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30 countries have faster Internet than America, at least according to the most recent update from Speedtest.net.
Speedtest.net compares and ranks consumer download speeds around the globe, calculating the rolling mean in Mbps. It updated its list this week, and found the U.S. falls far short of countries that are hardly known for being technological powerhouses, including Moldova and Uruguay.
Mbps, which stands for megabit per second, is a unit of data transfer.
Hong Kong topped the list, followed by Singapore, Romania, South Korea, and Sweden.
Speedtest is powered By Ookla, a company that makes applications for broadband testing and Web-based network diagnostics. It claims that its solutions have been adopted by nearly every Internet Service Provider in the world, and that its measurements of speed and quality go “way beyond” what most speed tests do.
Various reports about Internet speed differ greatly, however. Akamai’s State of the Internet report from July put the U.S. at number nine, below South Korea, Japan, Hong Kong, Switzerland, the Netherlands, Latvia, the Czech Republic, and Sweden.
You’d think that in the country that invented the Internet, with one of the world’s most vibrant tech industries, we’d have the fastest Internet.
But America is a big country in terms of area of population, so building efficient broadband networks can be a challenge. A report from CNN earlier this year said a lack of competition among service providers is also a challenge.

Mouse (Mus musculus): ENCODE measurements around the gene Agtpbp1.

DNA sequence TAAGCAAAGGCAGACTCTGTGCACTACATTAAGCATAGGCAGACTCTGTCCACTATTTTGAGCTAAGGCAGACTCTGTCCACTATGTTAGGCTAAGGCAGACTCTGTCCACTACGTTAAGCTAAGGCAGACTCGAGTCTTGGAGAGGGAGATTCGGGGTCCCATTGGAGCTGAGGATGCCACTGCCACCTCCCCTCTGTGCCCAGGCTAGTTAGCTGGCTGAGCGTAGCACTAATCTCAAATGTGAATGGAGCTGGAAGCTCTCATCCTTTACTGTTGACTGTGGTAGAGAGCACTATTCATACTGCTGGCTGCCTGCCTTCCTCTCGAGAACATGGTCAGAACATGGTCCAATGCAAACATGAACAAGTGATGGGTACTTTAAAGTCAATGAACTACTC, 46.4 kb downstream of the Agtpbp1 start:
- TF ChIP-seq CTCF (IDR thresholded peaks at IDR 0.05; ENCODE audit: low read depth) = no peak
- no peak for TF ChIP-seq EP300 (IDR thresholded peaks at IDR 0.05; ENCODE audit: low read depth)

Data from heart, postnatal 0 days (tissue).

However there is a big push in the U.S. right now to expand broadband access, in an effort to bolster wireless innovation, small businesses, and education.
President Obama has been a vocal advocate for technical innovation and emphasized over and over the important role that entrepreneurship plays in driving the U.S. economy. In June, he announced an ambitious plan to get 99 percent of American students connected to lightning-fast Internet within five years. He said that American schools, where only 20 percent of students have access to high-speed Wi-Fi, are falling behind nations like South Korea, where 100 percent of students are wired.
New initiatives to install fiber optics cables that provide faster Internet are also in the works. Google is rolling out Google Fiber in select neighborhoods around the country. Publicly or privately, let’s hope it gets faster soon.
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